It remains for Us now to say a few words about the Modernist as reformer. From all that has preceded, it is abundantly clear how great and how eager is the passion of such men for innovation. In all Catholicism there is absolutely nothing on which it does not fasten. They wish philosophy to be reformed, especially in the ecclesiastical seminaries. They wish the scholastic philosophy to be relegated to the history of philosophy and to be classed among absolute systems, and the young men to be taught modern philosophy which alone is true and suited to the times in which we live. They desire the reform of theology: rational theology is to have modern philosophy for its foundation, and positive theology is to be founded on the history of dogma. As for history, it must be written and taught only according to their methods and modern principles. Dogmas and their evolution, they affirm, are to be harmonized with science and history. In the Catechism no dogmas are to be inserted except those that have been reformed and are within the capacity of the people. Regarding worship, they say, the number of external devotions is to he reduced, and steps must be taken to prevent their further increase, though, indeed, some of the admirers of symbolism are disposed to be more indulgent on this head. They cry out that ecclesiastical government requires to be reformed in all its branches, but especially in its disciplinary and dogmatic departments They insist that both outwardly and inwardly it must be brought into harmony with the modern conscience which now wholly tends towards democracy; a share in ecclesiastical government should therefore be given to the lower ranks of the clergy and even to the laity and authority which is too much concentrated should be decentralized The Roman Congregations and especially the index and the Holy Office, must be likewise modified The ecclesiastical authority must alter its line of conduct in the social and political world; while keeping outside political organizations it must adapt itself to them in order to penetrate them with its spirit. With regard to morals, they adopt the principle of the Americanists, that the active virtues are more important than the passive, and are to be more encouraged in practice. They ask that the clergy should return to their primitive humility and poverty, and that in their ideas and action they should admit the principles of Modernism; and there are some who, gladly listening to the teaching of their Protestant masters, would desire the suppression of the celibacy of the clergy. What is there left in the Church which is not to be reformed by them and according to their principles?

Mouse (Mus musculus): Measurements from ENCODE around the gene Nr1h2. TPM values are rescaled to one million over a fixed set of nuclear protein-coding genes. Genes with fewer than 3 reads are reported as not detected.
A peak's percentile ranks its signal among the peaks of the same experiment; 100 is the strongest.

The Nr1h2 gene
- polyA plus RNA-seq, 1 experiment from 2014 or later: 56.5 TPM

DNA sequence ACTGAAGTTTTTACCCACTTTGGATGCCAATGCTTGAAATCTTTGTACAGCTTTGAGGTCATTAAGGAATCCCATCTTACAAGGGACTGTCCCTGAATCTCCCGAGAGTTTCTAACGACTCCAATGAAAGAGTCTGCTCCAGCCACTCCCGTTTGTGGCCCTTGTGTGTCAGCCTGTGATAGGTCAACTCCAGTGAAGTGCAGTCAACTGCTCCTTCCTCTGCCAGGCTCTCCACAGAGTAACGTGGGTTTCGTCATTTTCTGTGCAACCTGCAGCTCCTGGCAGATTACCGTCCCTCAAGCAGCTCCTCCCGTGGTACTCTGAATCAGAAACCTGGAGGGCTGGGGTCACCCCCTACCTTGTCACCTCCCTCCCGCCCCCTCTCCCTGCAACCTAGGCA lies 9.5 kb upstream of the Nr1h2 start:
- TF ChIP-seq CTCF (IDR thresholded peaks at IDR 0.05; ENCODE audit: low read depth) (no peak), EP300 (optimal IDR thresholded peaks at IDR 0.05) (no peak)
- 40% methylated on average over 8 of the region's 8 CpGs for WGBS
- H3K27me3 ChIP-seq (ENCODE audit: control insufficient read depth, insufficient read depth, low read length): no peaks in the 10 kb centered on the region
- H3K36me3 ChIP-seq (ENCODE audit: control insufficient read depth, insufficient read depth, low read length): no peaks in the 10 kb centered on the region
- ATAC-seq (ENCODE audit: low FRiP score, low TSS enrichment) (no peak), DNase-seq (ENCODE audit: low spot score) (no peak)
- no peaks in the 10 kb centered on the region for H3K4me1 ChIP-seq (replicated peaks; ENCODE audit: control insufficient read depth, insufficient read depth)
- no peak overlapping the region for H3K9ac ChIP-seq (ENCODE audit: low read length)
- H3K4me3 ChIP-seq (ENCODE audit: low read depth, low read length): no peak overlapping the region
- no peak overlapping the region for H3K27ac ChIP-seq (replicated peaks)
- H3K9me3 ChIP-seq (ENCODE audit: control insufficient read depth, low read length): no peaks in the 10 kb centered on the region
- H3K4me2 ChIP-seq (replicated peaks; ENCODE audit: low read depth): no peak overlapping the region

It may, perhaps, seem to some, Venerable Brethren, that We have dealt at too great length on this exposition of the doctrines of the Modernists. But it was necessary that We should do so, both in order to meet their customary charge that We do not understand their ideas, and to show that their system does not consist in scattered and unconnected theories, but, as it were, in a closely connected whole, so that it is not possible to admit one without admitting all. For this reason, too, We have had to give to this exposition a somewhat didactic form, and not to shrink from employing certain unwonted terms which the Modernists have brought into use. And now with Our eyes fixed upon the whole system, no one will be surprised that We should define it to be the synthesis of all heresies. Undoubtedly, were anyone to attempt the task of collecting together all the errors that have been broached against the faith and to concentrate into one the sap and substance of them all, he could not succeed in doing so better than the Modernists have done. Nay, they have gone farther than this, for, as We have already intimated, their system means the destruction not of the Catholic religion alone, but of all religion. Hence the rationalists are not wanting in their applause, and the most frank and sincere among them congratulate themselves on having found in the Modernists the most valuable of all allies.